COVID-19 could alter agricultural trade relationships; change view of globalization and interdependency for food
While progress was being made on the U.S.-China Phase One agricultural deal with changes to regulations on non-tariff barriers, COVID-19 has raised questions about diversifying suppliers for world-wide trade.
“We saw lower buying activity from China in January and February of 2020, just as China was starting to offer tariff waivers to facilitate import purchases from the U.S.” said Virginia Tech expert Jason Grant, associate professor of agricultural and applied economics at Virginia Tech.
“COVID-19, however, has likely impacted first quarter imports as agricultural trade numbers are running significantly behind 2017 Phase One benchmark levels, which means that China would have to purchase a lot of product later this year to fulfill the deal,” said Grant. “Backhauling is another supply chain issue, if ships are delayed in China and aren’t coming to U.S. ports, or vice versa, then there could be a shortage of ships, which is not good news for U.S. producers trying to sell product to China.”
The delay in products getting to their final markets could lead countries and producers to alter their international supply chains and practices once the pandemic ceases.
“It may change the view of globalization and interdependency for food,” said Charlotte Emlinger, an agricultural and applied economics expert at Virginia Tech.
“We can imagine that countries will change their risk analysis about being dependent on other countries for food supply. Some countries may implement higher protective policies once the pandemic is over to promote food independency because this pandemic shows how fragile world interdependency is, but the behavior change of states and firms will be more drastic in manufacturing,” said Emlinger.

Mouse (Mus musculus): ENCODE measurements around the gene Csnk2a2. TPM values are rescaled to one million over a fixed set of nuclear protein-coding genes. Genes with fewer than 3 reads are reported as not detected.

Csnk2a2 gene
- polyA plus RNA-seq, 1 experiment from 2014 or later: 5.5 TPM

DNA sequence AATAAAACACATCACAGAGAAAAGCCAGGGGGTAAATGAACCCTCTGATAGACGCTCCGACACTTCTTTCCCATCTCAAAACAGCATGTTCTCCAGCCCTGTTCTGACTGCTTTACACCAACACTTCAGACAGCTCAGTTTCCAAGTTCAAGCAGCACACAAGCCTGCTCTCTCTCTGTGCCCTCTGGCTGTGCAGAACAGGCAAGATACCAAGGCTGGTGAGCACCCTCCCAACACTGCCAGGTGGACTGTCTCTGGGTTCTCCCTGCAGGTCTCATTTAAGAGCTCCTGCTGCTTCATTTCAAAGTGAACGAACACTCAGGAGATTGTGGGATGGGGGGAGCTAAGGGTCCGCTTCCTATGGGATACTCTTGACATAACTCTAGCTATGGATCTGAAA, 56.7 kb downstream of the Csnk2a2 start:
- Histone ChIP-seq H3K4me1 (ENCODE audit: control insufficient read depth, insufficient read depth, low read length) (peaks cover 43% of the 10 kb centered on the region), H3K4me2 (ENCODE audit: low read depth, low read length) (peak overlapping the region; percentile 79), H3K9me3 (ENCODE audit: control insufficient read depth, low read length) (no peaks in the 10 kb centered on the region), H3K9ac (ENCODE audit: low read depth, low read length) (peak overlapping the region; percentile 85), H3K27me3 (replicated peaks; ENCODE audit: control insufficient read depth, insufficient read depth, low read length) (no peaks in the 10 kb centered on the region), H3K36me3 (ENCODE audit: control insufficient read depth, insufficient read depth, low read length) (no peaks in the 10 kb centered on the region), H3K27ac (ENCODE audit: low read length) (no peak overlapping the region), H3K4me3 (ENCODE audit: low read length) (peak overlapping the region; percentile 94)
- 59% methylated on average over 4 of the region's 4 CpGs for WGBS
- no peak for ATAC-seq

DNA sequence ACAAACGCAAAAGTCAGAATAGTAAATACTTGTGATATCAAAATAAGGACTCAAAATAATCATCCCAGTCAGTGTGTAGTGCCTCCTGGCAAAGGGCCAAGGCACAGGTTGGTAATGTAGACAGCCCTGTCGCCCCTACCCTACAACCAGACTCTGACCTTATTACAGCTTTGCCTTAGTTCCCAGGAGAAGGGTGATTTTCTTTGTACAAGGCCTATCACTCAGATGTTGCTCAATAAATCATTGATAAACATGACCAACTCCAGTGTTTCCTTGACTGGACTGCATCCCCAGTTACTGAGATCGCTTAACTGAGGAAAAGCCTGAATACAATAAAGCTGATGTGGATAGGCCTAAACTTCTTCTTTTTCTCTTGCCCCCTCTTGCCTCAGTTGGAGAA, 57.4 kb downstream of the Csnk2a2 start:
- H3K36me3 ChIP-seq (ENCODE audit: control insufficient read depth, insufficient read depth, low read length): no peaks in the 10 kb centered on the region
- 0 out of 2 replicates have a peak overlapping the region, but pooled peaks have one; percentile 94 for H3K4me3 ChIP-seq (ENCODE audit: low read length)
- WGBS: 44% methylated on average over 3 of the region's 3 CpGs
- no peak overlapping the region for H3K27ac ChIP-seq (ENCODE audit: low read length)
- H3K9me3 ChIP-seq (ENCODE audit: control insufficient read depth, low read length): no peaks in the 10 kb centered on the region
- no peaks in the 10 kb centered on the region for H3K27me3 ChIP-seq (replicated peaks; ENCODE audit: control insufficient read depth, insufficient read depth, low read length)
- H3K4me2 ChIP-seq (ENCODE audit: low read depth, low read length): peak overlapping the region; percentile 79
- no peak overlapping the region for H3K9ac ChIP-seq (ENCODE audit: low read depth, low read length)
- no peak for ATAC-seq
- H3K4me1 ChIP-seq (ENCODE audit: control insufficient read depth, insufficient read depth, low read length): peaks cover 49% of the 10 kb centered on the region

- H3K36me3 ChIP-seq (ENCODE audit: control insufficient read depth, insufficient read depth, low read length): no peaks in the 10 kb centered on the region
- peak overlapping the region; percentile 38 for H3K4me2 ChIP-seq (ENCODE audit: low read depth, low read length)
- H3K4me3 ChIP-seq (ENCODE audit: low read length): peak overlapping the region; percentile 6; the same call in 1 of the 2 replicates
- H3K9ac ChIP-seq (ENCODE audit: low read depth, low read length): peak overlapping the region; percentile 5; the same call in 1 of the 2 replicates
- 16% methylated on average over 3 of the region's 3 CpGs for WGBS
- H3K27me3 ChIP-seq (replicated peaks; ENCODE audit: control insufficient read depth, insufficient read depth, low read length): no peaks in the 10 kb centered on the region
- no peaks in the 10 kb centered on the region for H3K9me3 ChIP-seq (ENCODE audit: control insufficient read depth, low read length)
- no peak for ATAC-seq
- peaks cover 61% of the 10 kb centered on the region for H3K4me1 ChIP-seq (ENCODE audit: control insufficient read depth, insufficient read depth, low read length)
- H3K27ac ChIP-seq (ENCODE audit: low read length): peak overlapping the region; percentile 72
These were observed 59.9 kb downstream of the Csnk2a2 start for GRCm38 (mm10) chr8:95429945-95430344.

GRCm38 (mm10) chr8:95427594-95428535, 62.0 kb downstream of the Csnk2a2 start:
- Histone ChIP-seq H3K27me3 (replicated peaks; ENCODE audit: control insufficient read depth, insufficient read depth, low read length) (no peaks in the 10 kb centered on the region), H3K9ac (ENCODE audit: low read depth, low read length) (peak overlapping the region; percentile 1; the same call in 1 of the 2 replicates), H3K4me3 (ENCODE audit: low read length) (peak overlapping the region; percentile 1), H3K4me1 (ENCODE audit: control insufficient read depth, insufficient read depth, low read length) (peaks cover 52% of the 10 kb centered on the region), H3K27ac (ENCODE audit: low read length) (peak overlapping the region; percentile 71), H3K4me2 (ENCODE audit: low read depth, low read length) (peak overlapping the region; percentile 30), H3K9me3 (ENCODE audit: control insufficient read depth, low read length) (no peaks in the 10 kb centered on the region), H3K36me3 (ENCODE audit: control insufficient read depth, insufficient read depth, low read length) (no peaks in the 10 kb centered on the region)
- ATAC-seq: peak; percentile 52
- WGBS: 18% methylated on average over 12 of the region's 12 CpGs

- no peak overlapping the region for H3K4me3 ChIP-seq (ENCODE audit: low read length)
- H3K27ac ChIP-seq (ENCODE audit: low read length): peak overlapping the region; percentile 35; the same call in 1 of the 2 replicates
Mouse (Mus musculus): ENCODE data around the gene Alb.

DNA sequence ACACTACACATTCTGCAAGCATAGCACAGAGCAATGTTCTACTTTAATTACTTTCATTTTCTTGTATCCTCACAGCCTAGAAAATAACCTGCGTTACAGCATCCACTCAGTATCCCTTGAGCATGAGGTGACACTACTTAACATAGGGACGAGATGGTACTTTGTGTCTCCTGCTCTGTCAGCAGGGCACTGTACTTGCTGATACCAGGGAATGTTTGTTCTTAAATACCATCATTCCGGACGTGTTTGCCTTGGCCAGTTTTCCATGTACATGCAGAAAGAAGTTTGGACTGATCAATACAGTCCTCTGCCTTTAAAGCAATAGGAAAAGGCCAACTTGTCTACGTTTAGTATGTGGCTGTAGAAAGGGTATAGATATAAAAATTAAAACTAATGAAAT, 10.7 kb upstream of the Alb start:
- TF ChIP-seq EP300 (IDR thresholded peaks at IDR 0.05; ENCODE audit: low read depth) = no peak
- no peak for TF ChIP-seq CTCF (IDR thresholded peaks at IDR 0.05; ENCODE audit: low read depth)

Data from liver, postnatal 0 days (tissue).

Mary Marchant, an expert on trade with China, also notes that “China already has a five-year plan that includes diversifying its suppliers.” However, she also acknowledges that the U.S.-China trade relationship is vital for agriculture.
“China has about 20 percent of the world’s population but only 10 percent of the world’s arable land, so they really need agricultural imports to feed their people,” said Marchant.
Jason Grant is an associate professor of agricultural and applied economics in the Virginia Tech College of Agriculture and Life Sciences. His research expertise is in the area of agricultural trade, specifically with regards to bilateral and regional trade agreements, trade disputes, as well as tariffs and non-tariff measures. Grant has performed economic analysis and recent trade impact assessment of the 2018-19 U.S.-China trade dispute, which culminated in him co-editing a volume of recent articles entitled “The Economic Impacts of Trade Retaliation on U.S. Agriculture: A One-Year Review”. Grant directs the Virginia Tech College of Agriculture and Life Sciences’ Center for Agricultural Trade, which promotes agricultural trade through research, education, and outreach.
Charlotte Emlinger is an assistant professor of agricultural and applied economics at Virginia Tech. Her research focuses on agricultural trade competitiveness and on how trade agreements or trade wars affect agricultural world trade. She teaches undergraduates about international trade and is the research lead with the Virginia Tech College of Agriculture and Life Sciences’ Center for Agricultural Trade.
Mary Marchant is a professor of agricultural and applied economics at Virginia Tech. Her research examines the impact Chinese policies have on U.S. agricultural trade with an eye toward increasing U.S. market access to China. She has focused her research efforts on Chinese markets for over two decades and co-edited an award-winning volume of articles in 2018 entitled “U.S.-China Trade Dispute and Potential Impacts to Agriculture” that examined the U.S.-China trade dispute as it was unfolding. Marchant is the education lead with the Virginia Tech College of Agriculture and Life Sciences Center for Agricultural Trade.
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